How Ben Bernanke's refi rejection could help you

The recent revelation by former Federal Reserve Chairman Ben Bernanke about being turned down for a home refinancing loan should serve as a call-to-action to fix onerous lending standards, said Ronald Peltier, CEO of HomeServices of America—an affiliate of Warren Buffett's Berkshire Hathaway and the nation's second-largest full-service residential brokerage firm.

"We have to bring common sense back," Peltier said on CNBC's "Squawk Box" Tuesday. "The process is too mechanized. It doesn't allow for common sense to enter into the mortgage-qualifying process. The standards are just too high, along with the down payments."

Earlier this month, Bernanke told a housing conference he had tried unsuccessfully to refinance his mortgage.

Former Chairman of the Federal Reserve Ben Bernanke.
Getty Images
Former Chairman of the Federal Reserve Ben Bernanke.

"How can you understand the wisdom or the logic of a former Fed chairman not being able to qualify for a refinance on a relatively small number given he's in the one percent," said Peltier—urging a return to the lending standards of before the housing bubble, which burst in dramatic fashion between the 2006 home price peak and the 2012 bottom.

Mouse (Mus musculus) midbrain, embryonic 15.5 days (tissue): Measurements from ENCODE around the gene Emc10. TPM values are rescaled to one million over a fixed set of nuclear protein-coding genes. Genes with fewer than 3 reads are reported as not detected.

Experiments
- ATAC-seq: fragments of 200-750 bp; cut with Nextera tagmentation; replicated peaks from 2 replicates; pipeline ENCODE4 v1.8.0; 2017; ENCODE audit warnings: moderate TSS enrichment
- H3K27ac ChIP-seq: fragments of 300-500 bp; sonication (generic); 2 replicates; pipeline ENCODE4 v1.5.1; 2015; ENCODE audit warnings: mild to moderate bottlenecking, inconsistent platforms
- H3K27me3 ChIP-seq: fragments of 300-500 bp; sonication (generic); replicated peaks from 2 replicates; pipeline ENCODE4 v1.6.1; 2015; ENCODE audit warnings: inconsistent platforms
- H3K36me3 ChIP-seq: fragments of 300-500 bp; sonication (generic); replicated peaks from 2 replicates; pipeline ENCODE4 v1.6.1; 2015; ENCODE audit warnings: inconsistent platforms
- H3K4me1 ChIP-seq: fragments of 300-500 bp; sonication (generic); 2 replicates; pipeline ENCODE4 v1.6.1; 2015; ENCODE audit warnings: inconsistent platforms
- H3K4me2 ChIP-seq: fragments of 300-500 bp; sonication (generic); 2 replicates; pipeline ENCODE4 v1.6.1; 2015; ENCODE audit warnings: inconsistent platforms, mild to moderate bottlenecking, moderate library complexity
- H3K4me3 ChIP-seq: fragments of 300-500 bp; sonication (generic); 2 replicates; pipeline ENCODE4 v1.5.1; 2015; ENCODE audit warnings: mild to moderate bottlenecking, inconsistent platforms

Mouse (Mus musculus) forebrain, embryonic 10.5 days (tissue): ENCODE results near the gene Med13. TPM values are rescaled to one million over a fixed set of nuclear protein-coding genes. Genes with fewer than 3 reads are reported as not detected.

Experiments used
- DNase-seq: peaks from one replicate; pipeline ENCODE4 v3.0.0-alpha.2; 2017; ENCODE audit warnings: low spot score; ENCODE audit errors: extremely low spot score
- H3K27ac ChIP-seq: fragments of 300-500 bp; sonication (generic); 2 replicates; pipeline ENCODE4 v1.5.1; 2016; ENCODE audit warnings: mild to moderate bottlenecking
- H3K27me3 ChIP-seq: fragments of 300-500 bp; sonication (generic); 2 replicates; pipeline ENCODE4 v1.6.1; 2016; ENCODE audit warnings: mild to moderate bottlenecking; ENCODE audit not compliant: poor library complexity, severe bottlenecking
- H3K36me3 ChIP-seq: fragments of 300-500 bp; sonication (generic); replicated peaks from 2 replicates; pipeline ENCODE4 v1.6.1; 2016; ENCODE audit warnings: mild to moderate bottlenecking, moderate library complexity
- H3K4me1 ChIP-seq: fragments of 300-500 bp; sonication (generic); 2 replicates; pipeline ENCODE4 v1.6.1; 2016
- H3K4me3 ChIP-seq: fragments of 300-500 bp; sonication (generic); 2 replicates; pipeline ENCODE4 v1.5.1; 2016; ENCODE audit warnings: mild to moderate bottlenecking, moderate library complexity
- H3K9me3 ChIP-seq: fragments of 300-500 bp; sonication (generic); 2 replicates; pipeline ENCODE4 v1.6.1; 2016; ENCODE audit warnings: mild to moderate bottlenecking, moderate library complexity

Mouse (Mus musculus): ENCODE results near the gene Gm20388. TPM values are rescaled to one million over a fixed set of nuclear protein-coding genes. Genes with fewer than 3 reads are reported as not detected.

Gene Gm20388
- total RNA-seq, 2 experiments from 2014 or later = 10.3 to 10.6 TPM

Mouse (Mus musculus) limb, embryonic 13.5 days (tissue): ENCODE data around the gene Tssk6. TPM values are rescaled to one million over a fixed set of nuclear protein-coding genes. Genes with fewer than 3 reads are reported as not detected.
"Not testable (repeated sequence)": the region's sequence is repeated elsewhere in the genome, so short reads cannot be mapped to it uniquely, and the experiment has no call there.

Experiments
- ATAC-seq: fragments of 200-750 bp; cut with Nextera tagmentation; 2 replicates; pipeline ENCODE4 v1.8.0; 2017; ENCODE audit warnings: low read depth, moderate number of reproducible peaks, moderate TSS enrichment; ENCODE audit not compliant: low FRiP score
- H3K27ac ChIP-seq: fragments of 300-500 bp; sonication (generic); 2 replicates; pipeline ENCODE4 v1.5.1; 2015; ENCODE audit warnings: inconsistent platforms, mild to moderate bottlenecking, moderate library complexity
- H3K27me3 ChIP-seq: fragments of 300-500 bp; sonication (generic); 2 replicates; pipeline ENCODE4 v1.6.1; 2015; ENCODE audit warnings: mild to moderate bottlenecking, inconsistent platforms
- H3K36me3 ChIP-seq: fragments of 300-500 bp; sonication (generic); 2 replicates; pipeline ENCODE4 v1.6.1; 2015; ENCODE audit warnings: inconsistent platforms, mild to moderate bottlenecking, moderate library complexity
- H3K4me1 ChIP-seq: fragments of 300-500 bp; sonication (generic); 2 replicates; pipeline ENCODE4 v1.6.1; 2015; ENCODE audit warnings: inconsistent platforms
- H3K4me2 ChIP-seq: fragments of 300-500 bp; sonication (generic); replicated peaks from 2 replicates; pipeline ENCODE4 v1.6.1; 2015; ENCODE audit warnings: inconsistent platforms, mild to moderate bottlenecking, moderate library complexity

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Eight years later, as Bernanke and many other Americans have found out, it's still really hard to get a mortgage—a double-whammy since historically low interest rates are creating a big opportunity for qualified buyers.

Many would-be first-time home buyers can't get approved—forcing them to become renters. But Peltier hopes that'll change. "When the mortgage markets loosen and the credit standards get more normalized, we see that [renters] will move into purchases of homes."

Another optimistic sign, according to the HomeServices CEO, support for the housing recovery has moved from mainly investor-buying for rentals to people who actually intend to live in the homes they purchase.

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"At the start of the recovery two years ago, we were seeing a large percentage of the home purchases being transacted by investors and by private equity. The good news is we are getting a more normalized mix of buyers," Peltier said.

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